Recently in Child Custody Category

February 8, 2015

Planning a Summer Vacation Under a Colorado Child Custody Order

sand-84589_640.jpgRepresenting clients during a divorce case is only part of our Denver family law practice. If a couple has children who are under the age of 18, our clients' responsibilities continue long after the judge grants the divorce, and we are there to help. (Please note that Colorado courts no longer use the word "custody," but since it remains a familiar term, we will use it here.) Vacations, especially during summer breaks from school, are an important part of childhood, but as great as summer vacations can be, they can also be a major source of conflict between parents who share custody. How does Colorado family law handle this sort of situation?

As a general rule, it is always a good idea to notify the other parent of a planned summer vacation. A parent may be legally obligated to get the other parent's permission for a trip, however, based on two factors: the timing of the trip and the destination.

Timing of a Summer Vacation

A parent can schedule a vacation during one of their designated periods of summer visitation without necessarily needing the other parent's permission. Most parenting plans allow alterations to the established schedule with both parents' agreement, such as if a planned vacation is only possible at a time not covered by the existing parenting plan. It should go without saying that it is absolutely critical to get any sort of agreement like this in writing.

Continue reading "Planning a Summer Vacation Under a Colorado Child Custody Order " »

February 1, 2015

GAPS IN COLORADO FAMILY LAW STATUTES (Part 2: Custody and Visitation)

man-on-a-bridge-4-1427250-m.jpg

Part 1 of this article focused on gaps in Colorado statute related to child support. Though the law is comprehensive, it's not perfect. Colorado family law and custody practitioners repeatedly experience situations in cases, whether divorce, custody, or otherwise, in which they say to themselves, "statute should clearly state....," or "this gray area would be easily resolved if the legislature had only gone one step further." I could sit in my office for hours finding various holes in our family law statutory sections, where just a little more clarity might take away some of the ambiguity that parties, lawyers, and judges face. The second part of this multi-part posting will focus on various gaps in custody and visitation laws and will also suggest potential, easy solutions to such.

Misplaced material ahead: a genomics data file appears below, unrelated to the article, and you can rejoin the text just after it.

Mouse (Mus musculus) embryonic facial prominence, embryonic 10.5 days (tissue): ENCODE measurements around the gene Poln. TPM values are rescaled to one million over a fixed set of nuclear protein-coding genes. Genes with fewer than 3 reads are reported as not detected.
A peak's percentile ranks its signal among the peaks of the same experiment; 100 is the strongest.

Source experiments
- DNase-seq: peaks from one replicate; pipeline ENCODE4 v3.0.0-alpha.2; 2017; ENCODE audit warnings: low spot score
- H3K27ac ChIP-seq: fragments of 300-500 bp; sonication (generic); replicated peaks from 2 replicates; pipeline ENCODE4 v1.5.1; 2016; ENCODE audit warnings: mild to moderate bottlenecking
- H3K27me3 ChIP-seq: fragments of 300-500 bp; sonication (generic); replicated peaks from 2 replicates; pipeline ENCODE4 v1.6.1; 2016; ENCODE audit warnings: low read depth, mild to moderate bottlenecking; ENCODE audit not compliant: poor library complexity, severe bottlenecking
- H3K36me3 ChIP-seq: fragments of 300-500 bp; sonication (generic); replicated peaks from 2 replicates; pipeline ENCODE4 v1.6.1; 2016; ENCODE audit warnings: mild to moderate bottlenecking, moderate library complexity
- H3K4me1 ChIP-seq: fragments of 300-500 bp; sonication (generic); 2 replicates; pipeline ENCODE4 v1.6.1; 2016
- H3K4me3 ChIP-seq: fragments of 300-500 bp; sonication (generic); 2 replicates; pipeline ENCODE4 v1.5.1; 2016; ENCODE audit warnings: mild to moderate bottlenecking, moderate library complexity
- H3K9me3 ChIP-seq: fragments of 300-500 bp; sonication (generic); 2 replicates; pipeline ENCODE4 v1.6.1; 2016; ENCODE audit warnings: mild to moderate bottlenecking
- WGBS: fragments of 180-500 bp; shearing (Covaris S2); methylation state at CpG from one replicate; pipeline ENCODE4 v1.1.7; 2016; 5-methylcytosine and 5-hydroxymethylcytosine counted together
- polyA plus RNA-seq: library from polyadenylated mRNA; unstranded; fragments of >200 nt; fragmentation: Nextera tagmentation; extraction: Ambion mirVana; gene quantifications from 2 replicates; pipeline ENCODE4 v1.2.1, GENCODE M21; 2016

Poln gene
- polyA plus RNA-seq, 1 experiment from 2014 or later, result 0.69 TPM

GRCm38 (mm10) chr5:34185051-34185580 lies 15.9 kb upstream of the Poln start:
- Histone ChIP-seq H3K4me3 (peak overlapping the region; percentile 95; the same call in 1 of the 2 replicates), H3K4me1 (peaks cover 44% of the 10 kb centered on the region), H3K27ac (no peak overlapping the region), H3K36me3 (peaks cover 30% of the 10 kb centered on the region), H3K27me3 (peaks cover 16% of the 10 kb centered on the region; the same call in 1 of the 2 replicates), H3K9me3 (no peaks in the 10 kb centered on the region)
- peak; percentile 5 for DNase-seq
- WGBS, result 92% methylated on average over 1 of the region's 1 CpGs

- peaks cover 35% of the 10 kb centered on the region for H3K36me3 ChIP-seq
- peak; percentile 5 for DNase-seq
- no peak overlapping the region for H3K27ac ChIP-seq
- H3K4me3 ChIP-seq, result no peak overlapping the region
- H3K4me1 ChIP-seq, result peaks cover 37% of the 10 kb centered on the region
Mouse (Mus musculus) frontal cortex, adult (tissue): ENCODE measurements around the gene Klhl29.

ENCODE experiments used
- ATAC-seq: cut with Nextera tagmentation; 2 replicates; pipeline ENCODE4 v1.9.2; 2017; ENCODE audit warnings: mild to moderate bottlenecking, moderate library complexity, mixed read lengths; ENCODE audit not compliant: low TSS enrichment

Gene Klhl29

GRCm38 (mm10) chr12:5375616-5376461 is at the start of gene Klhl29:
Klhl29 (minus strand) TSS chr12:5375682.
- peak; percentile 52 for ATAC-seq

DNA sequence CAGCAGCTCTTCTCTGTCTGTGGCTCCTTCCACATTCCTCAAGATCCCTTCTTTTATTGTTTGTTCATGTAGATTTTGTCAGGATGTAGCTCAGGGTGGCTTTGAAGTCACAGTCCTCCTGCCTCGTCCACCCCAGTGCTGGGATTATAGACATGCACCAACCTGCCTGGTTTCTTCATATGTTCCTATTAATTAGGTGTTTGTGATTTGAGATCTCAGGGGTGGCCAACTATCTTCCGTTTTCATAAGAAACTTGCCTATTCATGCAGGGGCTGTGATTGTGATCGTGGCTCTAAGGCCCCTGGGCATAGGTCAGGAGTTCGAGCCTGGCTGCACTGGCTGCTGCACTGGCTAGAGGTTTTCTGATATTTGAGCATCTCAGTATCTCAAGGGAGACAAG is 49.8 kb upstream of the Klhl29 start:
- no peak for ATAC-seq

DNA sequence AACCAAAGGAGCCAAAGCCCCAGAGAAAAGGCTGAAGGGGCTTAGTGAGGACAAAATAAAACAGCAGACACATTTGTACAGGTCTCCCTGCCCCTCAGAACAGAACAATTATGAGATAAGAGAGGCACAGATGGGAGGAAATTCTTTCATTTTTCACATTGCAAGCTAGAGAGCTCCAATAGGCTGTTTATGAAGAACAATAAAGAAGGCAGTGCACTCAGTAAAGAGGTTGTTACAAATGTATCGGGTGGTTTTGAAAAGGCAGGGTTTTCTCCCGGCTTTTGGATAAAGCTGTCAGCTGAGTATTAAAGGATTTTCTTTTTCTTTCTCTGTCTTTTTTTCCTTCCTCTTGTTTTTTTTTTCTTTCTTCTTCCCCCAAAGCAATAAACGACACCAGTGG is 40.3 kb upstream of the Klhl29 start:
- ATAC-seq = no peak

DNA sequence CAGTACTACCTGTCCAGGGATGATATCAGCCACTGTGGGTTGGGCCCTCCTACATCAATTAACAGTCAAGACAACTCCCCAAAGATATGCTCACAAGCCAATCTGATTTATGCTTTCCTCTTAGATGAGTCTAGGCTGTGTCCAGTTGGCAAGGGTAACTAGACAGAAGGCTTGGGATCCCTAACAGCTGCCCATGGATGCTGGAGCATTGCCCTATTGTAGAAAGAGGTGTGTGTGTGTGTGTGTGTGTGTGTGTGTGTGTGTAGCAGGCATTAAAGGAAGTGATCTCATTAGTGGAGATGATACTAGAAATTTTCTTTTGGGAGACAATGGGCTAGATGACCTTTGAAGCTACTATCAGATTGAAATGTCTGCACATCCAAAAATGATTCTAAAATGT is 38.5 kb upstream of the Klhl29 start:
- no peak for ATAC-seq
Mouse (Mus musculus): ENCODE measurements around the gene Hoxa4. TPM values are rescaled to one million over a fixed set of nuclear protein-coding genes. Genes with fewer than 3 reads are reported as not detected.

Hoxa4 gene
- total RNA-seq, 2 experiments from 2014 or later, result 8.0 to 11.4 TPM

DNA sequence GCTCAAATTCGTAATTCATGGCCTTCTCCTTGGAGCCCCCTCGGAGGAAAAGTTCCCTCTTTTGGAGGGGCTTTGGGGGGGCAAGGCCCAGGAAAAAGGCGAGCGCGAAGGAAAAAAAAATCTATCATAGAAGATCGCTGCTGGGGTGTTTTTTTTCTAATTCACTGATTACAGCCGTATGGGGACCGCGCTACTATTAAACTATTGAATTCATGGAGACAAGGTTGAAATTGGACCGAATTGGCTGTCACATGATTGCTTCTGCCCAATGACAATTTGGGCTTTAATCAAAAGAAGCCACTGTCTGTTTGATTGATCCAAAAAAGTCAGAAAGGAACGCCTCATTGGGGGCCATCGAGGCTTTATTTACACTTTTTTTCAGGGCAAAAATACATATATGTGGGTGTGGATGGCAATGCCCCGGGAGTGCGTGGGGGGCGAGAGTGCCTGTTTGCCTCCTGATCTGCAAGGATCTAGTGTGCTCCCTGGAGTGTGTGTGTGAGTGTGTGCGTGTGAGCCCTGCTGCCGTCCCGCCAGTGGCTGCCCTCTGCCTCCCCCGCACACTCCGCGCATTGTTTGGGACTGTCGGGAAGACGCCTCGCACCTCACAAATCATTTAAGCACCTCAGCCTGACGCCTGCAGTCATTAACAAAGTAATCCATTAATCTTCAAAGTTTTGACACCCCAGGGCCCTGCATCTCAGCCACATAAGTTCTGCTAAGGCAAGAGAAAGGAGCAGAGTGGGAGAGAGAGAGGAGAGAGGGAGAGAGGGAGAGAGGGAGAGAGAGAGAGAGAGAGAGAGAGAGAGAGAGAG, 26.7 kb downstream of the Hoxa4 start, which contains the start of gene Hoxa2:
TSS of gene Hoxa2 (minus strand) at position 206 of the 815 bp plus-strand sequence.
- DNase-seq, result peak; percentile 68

1. A very common questions I'm asked is "at what age do my children get to choose who they live with or when they see the other parent?" The proper answer, under Colorado custody laws, is "there is no magical or statutory age at which kids get to decide as to custody or visitation." In practice, most courts will generally start to give kids more autonomy around age 14. By 16 or 17, most courts will give significant weight to the child's wishes. Regardless of age, families and children are bound by the ambiguity in Colorado law, which often leads to legal wrangling and court battles over what to do with teenagers. Pursuant to C.R.S. 14-10-129, one must technically show either physical endangerment or significant emotional impairment to a child's development in order to change primary residential custody. What about situations in which that 16 year old come out and says, "I want to go live with mom?" Technically, if there is no physical or emotional danger at dad's home, the change in custody should not occur. It's time for Colorado statute to catch up to the laws of some other states. I represent clients in various states throughout the county. Many of them indicate, "well, if the child was in my state he would get to decide at age "X." Often times I hear 14. The youngest I commonly hear is age 12, in Florida. Though a 12 year old should not be vested with deciding where to live, or what parenting time to exercise, a bright line age set forth in Colorado statute, such as 15, could cut down on significant amounts of litigation related to older teenagers. Beyond legal battles over modifying residential custody, a concrete age would also assist in initial divorce case in which there is a teenager. It would also alleviate litigation under C.R.S. 14-10-129.5 related to enforcement of parenting time orders. I've seen too many cases over the years in which a teenager says he or she doesn't want to go to the other parent's home, contrary to the court orders. These situations, sad and difficult in the first place, are often mad worse when the other parent decides to bring first parent to court for violation of the orders. Though some judges and experts recognize that the first parent cannot physically pick up that 5 foot 10 inch child and throw him into the car, some judges do not. Courts can take violations of orders seriously and such can potentially even lead to jail time. Again, a bright line rule as to age would end these battles over enforcement of visitation orders, and lighten court dockets. As one wise family law judge puts it, "a teenager is like an 800 pound gorilla and you can't make that gorilla go where it doesn't want to. The teenage years are crazy enough. A little clarity in statute might help take out some of the drama for all. Of course, with underdeveloped brains and raging hormones, statute would need to have caveats to full autonomy, such as might relate to substance abuse, violence, lack of academic guidance or significant mental illness in one party's home. Absent those things, and with two good parents, a 15 year old should have a choice and parents should have clear guidance as to the law.